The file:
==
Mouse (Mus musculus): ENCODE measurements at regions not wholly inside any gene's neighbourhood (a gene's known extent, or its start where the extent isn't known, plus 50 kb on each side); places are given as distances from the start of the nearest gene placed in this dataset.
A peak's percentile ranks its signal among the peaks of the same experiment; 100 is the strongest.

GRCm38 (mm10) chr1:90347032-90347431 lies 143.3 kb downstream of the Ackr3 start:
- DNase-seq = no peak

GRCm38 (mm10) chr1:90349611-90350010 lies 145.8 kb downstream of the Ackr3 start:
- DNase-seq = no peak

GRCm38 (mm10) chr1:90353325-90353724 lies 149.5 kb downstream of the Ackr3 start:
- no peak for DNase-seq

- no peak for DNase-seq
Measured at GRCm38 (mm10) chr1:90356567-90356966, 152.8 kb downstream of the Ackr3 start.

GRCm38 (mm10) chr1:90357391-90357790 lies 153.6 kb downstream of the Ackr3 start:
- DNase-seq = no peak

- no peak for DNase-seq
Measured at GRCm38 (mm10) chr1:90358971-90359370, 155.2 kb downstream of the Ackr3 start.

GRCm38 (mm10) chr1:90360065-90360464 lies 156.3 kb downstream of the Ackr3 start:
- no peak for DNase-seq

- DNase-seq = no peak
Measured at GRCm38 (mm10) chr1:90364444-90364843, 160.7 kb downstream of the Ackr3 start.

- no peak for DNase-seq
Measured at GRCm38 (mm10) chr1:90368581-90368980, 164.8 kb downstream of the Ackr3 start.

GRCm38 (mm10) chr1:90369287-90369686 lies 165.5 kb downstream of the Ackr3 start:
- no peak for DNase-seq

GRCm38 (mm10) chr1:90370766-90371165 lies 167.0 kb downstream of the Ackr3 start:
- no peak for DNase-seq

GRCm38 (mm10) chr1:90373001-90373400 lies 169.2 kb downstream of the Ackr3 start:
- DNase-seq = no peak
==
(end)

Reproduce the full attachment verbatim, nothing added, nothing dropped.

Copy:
Mouse (Mus musculus): ENCODE measurements at regions not wholly inside any gene's neighbourhood (a gene's known extent, or its start where the extent isn't known, plus 50 kb on each side); places are given as distances from the start of the nearest gene placed in this dataset.
A peak's percentile ranks its signal among the peaks of the same experiment; 100 is the strongest.

GRCm38 (mm10) chr1:90347032-90347431 lies 143.3 kb downstream of the Ackr3 start:
- DNase-seq = no peak

GRCm38 (mm10) chr1:90349611-90350010 lies 145.8 kb downstream of the Ackr3 start:
- DNase-seq = no peak

GRCm38 (mm10) chr1:90353325-90353724 lies 149.5 kb downstream of the Ackr3 start:
- no peak for DNase-seq

- no peak for DNase-seq
Measured at GRCm38 (mm10) chr1:90356567-90356966, 152.8 kb downstream of the Ackr3 start.

GRCm38 (mm10) chr1:90357391-90357790 lies 153.6 kb downstream of the Ackr3 start:
- DNase-seq = no peak

- no peak for DNase-seq
Measured at GRCm38 (mm10) chr1:90358971-90359370, 155.2 kb downstream of the Ackr3 start.

GRCm38 (mm10) chr1:90360065-90360464 lies 156.3 kb downstream of the Ackr3 start:
- no peak for DNase-seq

- DNase-seq = no peak
Measured at GRCm38 (mm10) chr1:90364444-90364843, 160.7 kb downstream of the Ackr3 start.

- no peak for DNase-seq
Measured at GRCm38 (mm10) chr1:90368581-90368980, 164.8 kb downstream of the Ackr3 start.

GRCm38 (mm10) chr1:90369287-90369686 lies 165.5 kb downstream of the Ackr3 start:
- no peak for DNase-seq

GRCm38 (mm10) chr1:90370766-90371165 lies 167.0 kb downstream of the Ackr3 start:
- no peak for DNase-seq

GRCm38 (mm10) chr1:90373001-90373400 lies 169.2 kb downstream of the Ackr3 start:
- DNase-seq = no peak